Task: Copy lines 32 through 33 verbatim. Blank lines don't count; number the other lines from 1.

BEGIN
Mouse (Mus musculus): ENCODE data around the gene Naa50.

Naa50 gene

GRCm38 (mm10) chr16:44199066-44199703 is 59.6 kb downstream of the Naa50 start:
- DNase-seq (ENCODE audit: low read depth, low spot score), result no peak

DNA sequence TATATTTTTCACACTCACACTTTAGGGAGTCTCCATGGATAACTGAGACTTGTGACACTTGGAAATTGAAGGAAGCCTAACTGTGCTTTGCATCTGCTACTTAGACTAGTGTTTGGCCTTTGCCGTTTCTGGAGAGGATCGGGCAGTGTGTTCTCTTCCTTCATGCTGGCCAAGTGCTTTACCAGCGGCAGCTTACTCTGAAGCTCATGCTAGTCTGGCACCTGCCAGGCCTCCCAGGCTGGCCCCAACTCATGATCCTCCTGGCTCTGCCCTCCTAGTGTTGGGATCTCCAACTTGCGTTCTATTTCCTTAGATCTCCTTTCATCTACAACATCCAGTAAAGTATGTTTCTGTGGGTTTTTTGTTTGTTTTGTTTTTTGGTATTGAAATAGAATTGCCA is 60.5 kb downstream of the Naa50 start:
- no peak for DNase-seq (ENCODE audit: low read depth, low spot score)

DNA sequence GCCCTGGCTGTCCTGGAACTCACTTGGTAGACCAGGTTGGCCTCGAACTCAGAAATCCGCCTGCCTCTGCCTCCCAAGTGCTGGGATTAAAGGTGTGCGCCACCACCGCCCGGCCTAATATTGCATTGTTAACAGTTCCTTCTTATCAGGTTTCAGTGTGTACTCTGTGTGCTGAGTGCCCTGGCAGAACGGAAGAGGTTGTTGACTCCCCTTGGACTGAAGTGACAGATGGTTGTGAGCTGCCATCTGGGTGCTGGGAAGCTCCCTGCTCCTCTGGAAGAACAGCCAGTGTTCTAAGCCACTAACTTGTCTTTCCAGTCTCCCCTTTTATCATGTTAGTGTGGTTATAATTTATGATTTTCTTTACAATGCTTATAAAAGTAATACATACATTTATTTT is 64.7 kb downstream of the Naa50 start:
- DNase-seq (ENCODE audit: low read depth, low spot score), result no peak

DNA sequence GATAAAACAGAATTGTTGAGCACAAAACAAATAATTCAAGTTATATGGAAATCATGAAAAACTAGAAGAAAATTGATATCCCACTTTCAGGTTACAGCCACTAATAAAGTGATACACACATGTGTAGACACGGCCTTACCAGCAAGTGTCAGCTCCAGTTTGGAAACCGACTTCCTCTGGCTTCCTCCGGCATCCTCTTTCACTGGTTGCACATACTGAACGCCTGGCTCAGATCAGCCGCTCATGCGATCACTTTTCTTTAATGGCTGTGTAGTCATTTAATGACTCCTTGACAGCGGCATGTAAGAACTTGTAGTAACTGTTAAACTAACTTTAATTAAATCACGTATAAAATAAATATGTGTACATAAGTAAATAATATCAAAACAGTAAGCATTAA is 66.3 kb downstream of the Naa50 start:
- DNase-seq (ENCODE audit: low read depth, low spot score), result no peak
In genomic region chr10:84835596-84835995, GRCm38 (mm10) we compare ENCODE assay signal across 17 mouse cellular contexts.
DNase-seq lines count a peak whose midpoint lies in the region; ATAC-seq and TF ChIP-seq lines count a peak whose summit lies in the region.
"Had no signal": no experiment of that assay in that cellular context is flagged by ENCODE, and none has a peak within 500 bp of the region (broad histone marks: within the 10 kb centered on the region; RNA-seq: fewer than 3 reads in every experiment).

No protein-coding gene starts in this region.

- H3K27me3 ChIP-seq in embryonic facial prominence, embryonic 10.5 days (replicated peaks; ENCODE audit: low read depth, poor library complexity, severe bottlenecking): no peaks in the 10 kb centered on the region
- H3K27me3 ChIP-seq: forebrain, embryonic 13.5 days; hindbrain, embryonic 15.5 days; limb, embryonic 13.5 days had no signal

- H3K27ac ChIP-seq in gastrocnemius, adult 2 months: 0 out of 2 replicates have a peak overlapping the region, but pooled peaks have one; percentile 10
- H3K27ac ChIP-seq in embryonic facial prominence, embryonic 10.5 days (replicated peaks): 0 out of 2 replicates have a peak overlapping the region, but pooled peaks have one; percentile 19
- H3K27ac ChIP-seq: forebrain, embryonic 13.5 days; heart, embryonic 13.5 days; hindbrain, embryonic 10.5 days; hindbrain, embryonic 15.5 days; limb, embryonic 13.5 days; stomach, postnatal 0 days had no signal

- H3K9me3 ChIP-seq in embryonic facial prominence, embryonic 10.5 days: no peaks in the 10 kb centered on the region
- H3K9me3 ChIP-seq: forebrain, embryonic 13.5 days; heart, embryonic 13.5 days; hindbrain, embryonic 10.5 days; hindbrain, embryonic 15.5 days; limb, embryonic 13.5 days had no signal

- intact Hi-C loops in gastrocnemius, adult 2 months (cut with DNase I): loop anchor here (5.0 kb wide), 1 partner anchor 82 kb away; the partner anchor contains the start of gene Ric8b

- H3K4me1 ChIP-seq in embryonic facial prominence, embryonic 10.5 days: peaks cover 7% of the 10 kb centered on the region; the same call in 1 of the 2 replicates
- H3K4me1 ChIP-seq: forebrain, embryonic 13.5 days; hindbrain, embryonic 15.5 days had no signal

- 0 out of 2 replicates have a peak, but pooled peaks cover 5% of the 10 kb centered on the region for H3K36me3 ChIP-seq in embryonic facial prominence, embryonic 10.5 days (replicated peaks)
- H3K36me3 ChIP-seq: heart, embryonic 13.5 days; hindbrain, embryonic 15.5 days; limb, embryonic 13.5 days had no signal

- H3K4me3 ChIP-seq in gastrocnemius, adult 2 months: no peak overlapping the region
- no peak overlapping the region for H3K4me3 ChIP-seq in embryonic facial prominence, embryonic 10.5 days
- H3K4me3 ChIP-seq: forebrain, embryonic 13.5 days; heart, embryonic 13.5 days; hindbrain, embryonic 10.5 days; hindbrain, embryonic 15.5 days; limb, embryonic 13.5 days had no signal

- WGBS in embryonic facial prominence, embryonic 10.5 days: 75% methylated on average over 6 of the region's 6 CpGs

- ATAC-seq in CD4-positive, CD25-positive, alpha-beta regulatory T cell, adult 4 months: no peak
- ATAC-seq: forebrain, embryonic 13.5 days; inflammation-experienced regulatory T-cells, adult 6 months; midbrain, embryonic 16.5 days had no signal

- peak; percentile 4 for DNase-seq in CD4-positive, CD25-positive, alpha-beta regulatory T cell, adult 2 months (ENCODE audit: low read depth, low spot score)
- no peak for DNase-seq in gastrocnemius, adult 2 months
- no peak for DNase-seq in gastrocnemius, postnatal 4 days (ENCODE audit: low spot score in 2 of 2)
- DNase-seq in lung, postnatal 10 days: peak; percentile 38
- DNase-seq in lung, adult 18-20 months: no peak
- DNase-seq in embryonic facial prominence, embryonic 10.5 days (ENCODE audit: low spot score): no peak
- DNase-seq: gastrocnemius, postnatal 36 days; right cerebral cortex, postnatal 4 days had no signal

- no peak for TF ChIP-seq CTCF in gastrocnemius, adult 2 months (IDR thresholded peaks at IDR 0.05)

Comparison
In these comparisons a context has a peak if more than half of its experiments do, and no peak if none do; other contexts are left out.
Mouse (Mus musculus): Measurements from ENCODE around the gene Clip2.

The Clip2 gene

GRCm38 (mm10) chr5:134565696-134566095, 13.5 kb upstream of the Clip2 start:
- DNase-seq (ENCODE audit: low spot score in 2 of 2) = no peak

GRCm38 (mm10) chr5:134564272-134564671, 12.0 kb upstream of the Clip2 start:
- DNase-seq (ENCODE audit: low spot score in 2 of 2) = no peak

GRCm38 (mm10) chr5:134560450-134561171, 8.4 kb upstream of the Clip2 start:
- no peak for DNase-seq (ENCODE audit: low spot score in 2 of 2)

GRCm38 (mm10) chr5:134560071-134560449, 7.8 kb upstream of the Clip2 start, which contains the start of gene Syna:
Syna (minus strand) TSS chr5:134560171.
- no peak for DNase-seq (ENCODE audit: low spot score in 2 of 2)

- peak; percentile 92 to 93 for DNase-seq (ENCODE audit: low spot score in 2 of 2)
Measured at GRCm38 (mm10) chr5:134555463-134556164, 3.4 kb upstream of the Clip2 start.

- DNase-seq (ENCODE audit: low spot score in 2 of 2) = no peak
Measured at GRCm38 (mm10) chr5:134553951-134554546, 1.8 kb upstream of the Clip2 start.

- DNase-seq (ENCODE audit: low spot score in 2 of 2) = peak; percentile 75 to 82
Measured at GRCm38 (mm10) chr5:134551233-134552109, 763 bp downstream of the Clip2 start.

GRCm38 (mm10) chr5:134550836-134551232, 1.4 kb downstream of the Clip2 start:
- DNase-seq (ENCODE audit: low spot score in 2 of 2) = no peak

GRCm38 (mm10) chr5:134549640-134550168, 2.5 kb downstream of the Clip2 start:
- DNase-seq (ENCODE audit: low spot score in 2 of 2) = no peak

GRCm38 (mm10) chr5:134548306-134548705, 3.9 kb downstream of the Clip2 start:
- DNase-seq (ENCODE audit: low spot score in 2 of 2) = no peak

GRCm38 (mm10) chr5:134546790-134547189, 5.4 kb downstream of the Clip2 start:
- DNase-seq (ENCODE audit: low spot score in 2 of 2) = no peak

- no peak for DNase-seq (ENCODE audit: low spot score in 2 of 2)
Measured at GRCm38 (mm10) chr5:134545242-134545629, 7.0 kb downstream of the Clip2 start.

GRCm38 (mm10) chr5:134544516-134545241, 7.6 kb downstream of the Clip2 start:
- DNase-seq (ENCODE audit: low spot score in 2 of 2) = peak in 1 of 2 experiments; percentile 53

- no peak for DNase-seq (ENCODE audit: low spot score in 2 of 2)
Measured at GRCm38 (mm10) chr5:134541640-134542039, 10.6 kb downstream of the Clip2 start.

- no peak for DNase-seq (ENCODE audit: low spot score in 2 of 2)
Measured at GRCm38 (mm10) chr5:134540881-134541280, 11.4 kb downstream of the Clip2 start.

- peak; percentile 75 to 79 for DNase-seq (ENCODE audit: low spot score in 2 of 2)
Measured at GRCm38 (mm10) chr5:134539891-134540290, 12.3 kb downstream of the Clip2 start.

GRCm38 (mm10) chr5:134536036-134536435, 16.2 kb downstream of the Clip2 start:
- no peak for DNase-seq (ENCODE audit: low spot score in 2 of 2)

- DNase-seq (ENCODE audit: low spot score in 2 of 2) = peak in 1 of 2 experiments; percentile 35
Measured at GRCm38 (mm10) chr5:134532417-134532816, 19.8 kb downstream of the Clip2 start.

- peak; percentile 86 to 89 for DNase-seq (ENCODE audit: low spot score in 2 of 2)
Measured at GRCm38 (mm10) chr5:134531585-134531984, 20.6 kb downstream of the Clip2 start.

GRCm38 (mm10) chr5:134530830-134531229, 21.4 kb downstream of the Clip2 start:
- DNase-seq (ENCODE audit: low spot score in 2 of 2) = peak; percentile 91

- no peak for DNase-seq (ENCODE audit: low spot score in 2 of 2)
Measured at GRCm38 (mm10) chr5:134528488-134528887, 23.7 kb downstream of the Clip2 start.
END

- ATAC-seq: forebrain, embryonic 13.5 days; inflammation-experienced regulatory T-cells, adult 6 months; midbrain, embryonic 16.5 days had no signal

- peak; percentile 4 for DNase-seq in CD4-positive, CD25-positive, alpha-beta regulatory T cell, adult 2 months (ENCODE audit: low read depth, low spot score)